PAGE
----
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It's not worth printing or perhaps even posting, but it made me laugh. A total miss. Fantastic! Here are some others, picked at random:


They're kiiiiiiinda interesting, but not quite. I have a lot of these. Hundreds. I keep them. Why? The first sorting is where the "wow!" shots leap out, but go back months later with fresh eyes and new experiences, and other shots speak in new ways. Like this last one - overlooked the first time, but with new experiences in the intervening months, it has a peculiar calmness that appeals to me. That blue in particular. Magic.

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Well Hello There! (an introduction)


Greetings! Welcome to the #experimentaloptics blog. Here I hope to regularly share more details about favourite images, experiments, behind-the-scenes tidbits, etc. 

First I'd like to talk a bit about how and why I do what I do.

The light painting I do uses environmental light sources - by that I mean lights in the immediate environment, whether that is city street lights, traffic, Christmas lights, fireworks - and various pieces of disassembled lenses to transform ordinary illumination into shapes and swaths of colour. It is a relatively unpredictable process as every lens bit is different and every light source is different, as is my physical relationship to the light through where I stand and how I hold my camera and the lens piece. Of all the photography I have done in my life, it is by far the most simultaneously exciting and frustrating... but frustrating in a *good* way, if that makes sense. It is a continual process of curious discovery and re-contextualizing the immediate world.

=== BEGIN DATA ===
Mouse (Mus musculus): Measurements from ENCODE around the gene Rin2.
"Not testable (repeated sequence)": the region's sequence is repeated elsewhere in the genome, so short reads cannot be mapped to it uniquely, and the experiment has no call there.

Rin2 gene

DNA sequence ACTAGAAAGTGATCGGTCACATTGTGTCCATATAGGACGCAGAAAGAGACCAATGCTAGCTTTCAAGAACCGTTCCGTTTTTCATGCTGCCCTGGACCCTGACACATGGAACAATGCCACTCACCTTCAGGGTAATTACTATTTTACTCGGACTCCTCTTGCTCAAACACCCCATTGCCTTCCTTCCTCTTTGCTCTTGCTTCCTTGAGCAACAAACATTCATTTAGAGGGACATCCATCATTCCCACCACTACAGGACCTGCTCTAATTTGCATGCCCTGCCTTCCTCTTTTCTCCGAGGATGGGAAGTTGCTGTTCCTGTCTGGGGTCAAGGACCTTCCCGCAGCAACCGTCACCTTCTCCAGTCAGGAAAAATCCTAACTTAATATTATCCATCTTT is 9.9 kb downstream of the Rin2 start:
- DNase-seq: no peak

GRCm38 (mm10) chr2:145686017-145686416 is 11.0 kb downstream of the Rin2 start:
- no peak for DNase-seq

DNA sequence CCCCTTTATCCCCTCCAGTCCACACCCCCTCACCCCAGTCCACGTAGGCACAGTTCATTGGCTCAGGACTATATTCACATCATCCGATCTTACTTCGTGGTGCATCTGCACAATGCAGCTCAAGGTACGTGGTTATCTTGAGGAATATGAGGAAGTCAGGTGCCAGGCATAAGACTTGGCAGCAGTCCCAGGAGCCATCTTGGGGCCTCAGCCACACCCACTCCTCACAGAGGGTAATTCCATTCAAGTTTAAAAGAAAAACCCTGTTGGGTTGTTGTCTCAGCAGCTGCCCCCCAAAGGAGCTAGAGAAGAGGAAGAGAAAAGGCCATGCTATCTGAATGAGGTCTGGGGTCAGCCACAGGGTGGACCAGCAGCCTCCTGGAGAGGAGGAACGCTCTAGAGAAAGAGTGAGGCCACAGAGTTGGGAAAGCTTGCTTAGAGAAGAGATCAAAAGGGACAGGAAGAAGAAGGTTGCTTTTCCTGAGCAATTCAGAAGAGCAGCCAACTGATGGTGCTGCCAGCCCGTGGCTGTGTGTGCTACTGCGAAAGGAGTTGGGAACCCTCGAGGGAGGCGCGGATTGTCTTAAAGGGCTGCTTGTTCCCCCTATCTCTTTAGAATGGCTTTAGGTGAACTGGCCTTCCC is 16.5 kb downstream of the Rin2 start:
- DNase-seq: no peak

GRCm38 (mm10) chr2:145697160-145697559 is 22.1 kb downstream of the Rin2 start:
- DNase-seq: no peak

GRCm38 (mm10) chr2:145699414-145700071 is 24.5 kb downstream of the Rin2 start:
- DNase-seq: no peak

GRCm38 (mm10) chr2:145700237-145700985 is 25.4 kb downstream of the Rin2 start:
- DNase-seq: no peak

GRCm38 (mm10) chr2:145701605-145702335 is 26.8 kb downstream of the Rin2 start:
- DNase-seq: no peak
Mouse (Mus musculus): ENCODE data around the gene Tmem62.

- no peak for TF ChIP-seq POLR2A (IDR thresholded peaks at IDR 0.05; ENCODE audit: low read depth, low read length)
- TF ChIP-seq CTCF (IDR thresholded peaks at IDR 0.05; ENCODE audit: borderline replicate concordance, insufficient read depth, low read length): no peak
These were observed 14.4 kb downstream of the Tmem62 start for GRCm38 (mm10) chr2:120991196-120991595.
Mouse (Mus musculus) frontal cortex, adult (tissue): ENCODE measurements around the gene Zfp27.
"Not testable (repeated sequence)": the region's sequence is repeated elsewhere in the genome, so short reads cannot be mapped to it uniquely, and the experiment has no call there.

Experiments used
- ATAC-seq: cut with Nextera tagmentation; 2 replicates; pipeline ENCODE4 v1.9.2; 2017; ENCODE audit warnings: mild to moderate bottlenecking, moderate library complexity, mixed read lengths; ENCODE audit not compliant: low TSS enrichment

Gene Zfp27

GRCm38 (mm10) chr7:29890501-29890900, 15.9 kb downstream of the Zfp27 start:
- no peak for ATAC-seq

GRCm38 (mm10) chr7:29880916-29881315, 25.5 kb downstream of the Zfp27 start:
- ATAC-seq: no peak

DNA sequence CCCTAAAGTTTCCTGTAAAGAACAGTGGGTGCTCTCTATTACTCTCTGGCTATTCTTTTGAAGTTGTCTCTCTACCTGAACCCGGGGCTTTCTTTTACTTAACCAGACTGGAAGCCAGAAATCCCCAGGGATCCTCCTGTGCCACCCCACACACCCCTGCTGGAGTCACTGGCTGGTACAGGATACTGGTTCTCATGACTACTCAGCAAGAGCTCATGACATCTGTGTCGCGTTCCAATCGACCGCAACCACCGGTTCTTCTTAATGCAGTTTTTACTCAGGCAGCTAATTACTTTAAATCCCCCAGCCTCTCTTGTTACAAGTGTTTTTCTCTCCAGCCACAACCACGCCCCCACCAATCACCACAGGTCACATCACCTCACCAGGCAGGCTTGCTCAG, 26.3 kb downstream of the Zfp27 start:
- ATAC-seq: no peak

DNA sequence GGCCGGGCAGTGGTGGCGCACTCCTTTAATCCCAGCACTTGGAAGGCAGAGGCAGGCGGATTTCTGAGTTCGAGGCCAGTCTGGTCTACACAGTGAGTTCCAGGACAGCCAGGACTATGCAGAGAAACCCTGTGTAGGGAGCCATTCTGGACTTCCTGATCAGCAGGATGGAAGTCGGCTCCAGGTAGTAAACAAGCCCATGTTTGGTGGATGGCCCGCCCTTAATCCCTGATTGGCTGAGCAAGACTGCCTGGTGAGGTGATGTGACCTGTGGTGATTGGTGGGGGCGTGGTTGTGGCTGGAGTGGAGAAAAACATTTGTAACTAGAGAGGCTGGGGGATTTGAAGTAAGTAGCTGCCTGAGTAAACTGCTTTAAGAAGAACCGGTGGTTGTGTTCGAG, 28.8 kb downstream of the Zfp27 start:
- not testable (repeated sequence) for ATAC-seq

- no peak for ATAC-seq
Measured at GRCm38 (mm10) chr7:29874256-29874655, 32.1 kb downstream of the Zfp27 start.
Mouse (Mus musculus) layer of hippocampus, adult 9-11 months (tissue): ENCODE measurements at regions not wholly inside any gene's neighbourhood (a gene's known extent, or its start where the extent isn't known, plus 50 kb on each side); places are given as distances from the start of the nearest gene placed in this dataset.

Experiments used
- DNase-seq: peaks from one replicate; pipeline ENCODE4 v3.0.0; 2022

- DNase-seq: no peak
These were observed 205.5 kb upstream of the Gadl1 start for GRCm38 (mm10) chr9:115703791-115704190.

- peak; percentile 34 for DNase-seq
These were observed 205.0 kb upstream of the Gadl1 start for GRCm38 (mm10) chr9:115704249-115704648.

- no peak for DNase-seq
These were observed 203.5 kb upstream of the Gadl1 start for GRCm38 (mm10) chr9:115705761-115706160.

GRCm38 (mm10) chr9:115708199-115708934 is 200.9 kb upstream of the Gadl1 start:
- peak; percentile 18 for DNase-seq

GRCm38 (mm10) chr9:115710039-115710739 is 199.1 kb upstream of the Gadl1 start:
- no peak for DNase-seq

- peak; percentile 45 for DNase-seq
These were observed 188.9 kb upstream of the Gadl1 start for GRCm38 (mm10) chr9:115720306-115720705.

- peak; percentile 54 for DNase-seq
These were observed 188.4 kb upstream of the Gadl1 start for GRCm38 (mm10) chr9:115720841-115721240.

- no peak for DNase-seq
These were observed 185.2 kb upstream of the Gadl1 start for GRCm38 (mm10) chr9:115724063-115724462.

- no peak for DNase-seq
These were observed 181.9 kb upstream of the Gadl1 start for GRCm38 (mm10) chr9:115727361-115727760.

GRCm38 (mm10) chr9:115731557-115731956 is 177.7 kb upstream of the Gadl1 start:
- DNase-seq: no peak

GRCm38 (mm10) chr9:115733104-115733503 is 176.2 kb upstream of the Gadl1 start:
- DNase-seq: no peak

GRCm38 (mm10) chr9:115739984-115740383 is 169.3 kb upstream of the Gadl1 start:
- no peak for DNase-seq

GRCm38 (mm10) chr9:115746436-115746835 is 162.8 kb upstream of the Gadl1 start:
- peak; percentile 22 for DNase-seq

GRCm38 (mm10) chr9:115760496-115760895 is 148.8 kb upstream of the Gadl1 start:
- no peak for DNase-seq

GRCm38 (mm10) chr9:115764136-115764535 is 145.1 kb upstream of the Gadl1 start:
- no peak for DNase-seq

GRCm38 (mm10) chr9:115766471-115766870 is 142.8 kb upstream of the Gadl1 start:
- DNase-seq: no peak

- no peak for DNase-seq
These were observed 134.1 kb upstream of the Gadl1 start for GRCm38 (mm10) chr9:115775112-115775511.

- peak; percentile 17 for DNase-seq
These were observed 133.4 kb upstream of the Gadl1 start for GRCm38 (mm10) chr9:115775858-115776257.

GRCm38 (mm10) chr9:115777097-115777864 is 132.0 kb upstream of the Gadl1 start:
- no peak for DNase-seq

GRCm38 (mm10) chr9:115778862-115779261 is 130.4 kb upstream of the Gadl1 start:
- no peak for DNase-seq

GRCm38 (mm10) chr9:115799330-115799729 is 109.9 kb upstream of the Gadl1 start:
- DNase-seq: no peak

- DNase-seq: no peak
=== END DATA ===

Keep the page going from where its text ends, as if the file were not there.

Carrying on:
I've always had an interest in photography and an urge to capture a different view of my world, but in my youth it was cost-prohibitive to experiment with film, and digital photography wasn't around yet. (And I'm not too skilled at painting or drawing.) Over the years I've had several point-and-shoot compact cameras, have borrowed DSLRs, have tried film photography, and have always felt somewhat limited by the conventionality of the image results and exclusivity of the systems - compact cameras are what they are; DSLRs are delicate, expensive tools; film is counterproductive when one seeks immediate answers to "what happens if..." tests. But a few years ago it became financially approachable to acquire gear that could be treated as cavalierly as necessary in order to explore my imagination's whims. Mirrorless digital camera technology changed my life - the simplicity of an analog film system without the delicate-high-tech exclusivity of DSLR systems, perfect! I could experiment without fear of breaking tiny and vital moving parts!